Republic vs. Monarchy
Rome had been stridently anti-monarchy since 509 BC, when Lucius Tarquinius Superbus was overthrown, and he took great pride in his freedom.
To be accused of coveting a throne was a heinous affront. Opponents worried that Caesar wanted to restore the monarchy, with himself in control.
Although he had publicly refused a symbolic gold crown offered to him at the Lupercalia pastoral festival by his cousin and close ally Mark Antony, his behavior seemed to corroborate this thought.
He had installed his friends in positions of power, placed their statues in temples, and reacted furiously when a diadem placed on one of them was removed..
He also wore the high red boots of Italian kings and used to wear a triumphal dress, which symbolized martial victory.
Even his habit of granting clemency to his opponents could be seen as a reflection of sovereign thought: to show mercy, one had to be in a position to have power over another person, one had to be a king.
Such was the situation in 44 BC After his impressive victories at the battles of Pharsalia, Thaso and Munda, between 48 and 45 BC, Caesar had acted in a way that was unprecedented among the victors of civil wars: he let the losers live, because he hoped to unite his power with his.
It was in this way that Stupidwho had fought Caesar under Pompey, and Cassiuswho had commanded Pompey’s fleet against Caesar at Pharsalia, were forgiven instead of being executed.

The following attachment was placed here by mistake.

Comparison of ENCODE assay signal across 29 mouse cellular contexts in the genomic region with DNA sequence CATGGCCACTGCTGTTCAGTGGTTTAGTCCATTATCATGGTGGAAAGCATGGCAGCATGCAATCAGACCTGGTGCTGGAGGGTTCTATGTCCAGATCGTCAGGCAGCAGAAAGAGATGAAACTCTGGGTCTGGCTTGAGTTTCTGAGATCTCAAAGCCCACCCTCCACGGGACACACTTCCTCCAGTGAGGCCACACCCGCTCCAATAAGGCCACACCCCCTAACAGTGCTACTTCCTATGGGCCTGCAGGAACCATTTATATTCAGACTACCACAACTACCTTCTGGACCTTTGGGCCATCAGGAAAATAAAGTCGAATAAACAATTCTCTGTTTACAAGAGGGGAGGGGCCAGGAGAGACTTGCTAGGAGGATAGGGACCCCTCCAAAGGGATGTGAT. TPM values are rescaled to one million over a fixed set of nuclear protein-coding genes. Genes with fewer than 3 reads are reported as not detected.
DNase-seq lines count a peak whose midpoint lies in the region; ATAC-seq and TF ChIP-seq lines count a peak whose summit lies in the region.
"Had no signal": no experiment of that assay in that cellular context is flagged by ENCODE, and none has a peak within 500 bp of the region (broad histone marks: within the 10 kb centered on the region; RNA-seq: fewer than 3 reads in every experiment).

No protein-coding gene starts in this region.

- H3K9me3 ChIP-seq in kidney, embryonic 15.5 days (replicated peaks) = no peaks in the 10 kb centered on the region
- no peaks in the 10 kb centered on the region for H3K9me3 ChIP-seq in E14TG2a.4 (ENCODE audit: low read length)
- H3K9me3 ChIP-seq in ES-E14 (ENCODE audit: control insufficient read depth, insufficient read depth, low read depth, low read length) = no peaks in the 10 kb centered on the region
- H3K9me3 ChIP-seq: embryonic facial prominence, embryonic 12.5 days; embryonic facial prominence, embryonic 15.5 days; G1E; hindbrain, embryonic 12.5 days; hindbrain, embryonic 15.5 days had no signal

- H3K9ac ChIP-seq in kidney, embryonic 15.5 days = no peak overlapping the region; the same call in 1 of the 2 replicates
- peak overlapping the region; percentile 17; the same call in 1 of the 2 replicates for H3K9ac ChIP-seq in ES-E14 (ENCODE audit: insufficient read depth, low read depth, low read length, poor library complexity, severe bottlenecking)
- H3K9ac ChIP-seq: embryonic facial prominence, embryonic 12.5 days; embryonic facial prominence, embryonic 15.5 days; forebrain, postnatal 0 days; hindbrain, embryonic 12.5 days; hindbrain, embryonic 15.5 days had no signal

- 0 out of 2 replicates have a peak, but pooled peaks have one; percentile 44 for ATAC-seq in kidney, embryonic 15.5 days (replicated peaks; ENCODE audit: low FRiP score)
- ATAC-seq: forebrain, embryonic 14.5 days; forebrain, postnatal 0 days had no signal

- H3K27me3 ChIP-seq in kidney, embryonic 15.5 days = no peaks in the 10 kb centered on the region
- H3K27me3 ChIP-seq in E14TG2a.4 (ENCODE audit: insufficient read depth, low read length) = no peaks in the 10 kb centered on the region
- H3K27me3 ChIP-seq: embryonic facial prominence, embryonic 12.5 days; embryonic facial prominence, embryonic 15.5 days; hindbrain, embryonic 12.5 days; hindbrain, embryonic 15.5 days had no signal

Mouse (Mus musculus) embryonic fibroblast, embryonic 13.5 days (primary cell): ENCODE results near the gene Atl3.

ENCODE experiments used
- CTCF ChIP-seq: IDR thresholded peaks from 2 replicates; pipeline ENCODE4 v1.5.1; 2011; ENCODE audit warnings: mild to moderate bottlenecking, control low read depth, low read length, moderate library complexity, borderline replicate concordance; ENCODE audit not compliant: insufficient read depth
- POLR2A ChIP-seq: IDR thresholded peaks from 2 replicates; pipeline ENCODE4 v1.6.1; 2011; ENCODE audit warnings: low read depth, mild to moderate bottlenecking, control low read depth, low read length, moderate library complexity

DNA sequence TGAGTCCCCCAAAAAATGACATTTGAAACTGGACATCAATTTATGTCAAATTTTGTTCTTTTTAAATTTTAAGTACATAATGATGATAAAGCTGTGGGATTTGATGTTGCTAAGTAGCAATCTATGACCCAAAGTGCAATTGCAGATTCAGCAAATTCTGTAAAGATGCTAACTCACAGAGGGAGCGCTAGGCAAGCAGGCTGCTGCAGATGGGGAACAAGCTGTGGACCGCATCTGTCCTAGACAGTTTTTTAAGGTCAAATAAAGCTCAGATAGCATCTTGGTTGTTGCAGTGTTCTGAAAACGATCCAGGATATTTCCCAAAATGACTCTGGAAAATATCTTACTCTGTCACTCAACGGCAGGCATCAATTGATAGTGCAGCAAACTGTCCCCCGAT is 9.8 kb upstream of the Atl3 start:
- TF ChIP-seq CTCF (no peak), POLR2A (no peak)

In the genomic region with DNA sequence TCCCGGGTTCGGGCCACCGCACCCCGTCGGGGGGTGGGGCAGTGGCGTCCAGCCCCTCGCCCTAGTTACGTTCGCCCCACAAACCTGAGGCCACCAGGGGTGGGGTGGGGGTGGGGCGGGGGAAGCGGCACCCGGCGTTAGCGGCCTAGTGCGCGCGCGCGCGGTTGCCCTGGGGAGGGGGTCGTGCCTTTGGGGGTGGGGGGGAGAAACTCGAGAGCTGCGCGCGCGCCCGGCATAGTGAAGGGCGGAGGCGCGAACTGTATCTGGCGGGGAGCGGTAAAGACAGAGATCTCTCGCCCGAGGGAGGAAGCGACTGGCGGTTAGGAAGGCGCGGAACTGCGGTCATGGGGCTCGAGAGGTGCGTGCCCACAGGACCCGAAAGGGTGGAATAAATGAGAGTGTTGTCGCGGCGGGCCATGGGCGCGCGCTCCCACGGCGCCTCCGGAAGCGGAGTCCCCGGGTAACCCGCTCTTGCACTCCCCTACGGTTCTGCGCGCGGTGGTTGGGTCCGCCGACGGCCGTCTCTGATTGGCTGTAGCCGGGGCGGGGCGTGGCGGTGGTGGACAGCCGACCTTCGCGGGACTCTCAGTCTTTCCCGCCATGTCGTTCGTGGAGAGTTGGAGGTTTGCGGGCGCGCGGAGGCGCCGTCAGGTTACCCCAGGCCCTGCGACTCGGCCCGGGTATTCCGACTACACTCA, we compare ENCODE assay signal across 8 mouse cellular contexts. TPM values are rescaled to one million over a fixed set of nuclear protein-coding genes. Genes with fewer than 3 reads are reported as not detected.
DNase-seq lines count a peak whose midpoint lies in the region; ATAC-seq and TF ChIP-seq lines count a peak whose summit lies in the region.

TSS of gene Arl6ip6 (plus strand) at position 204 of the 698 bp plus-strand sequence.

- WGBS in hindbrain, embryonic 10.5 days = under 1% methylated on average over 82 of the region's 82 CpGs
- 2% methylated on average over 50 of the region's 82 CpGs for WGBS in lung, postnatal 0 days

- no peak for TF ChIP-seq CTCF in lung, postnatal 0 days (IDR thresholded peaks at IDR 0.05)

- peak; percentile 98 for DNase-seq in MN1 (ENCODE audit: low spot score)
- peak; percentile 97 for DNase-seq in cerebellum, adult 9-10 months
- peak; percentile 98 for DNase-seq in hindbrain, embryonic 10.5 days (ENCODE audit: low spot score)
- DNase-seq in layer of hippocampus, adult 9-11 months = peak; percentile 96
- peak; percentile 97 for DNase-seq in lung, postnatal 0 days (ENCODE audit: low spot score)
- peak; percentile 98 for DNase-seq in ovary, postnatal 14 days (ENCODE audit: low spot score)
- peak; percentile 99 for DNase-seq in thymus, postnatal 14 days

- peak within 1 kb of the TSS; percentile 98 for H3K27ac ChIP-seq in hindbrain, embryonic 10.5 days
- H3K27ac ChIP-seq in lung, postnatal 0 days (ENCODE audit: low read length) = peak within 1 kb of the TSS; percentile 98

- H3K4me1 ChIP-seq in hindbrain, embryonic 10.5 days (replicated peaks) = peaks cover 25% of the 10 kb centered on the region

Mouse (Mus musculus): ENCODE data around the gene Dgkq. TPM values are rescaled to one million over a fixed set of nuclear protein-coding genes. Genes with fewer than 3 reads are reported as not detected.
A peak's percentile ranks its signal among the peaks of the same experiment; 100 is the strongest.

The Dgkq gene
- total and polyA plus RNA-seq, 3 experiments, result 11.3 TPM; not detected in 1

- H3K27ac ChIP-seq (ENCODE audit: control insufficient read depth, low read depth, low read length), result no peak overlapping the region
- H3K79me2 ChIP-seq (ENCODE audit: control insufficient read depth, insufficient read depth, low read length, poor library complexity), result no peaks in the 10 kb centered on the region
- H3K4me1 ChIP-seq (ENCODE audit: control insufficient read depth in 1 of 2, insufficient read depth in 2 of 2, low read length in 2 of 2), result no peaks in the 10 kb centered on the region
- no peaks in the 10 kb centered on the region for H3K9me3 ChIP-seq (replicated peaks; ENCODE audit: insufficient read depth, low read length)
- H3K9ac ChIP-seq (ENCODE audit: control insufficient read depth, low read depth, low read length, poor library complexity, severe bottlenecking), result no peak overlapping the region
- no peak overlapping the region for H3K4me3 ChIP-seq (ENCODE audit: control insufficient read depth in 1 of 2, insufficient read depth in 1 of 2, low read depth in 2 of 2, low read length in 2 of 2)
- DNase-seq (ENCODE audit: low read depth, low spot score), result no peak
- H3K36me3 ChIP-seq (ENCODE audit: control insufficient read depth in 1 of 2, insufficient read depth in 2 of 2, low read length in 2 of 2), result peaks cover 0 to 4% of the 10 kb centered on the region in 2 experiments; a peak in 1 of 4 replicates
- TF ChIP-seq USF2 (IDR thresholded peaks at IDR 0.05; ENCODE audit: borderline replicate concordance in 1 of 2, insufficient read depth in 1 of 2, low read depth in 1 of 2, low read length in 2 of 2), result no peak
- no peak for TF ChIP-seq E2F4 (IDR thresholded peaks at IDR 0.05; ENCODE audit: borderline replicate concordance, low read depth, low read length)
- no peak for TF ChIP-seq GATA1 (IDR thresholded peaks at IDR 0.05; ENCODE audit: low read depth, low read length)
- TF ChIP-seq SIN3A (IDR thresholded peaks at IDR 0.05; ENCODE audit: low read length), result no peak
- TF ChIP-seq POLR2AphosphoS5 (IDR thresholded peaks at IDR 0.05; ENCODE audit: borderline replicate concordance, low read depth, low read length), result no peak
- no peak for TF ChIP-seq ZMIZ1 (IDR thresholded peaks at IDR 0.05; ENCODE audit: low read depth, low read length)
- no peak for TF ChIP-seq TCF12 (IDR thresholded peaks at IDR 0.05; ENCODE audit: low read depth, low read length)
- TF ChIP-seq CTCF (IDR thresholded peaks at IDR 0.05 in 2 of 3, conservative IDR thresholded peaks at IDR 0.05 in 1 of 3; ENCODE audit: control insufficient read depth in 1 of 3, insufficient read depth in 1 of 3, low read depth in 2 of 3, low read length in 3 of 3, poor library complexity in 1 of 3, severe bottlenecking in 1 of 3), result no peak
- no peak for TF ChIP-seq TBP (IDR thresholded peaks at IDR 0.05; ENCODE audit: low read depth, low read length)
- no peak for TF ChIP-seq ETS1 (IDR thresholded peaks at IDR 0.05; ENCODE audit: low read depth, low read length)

Caesar appointed both men to the office of praetor in 44 BC, a benevolence that angered many. They saw the dictator’s clemency as humiliating and arbitrarygoing against the principles of the law: the imprint of a tyrant.
why kill caesar
Once Caesar became dictator for life (magistracy that put the highest civil and military powers in their hands), the political career of every Roman fell to him.
It was a bitter affront to the Optimates who had been spared by Caesar, but now found themselves dependent on his whims.
These officials decided to deal the final blow against his power. All the murderers on the Ides of March belonged to Caesar’s inner circleenemies he had forgiven and friends he had promoted.
What united these “liberators” was the fear that the concentration of absolute power in one man would threaten the democratic institutions of the republic.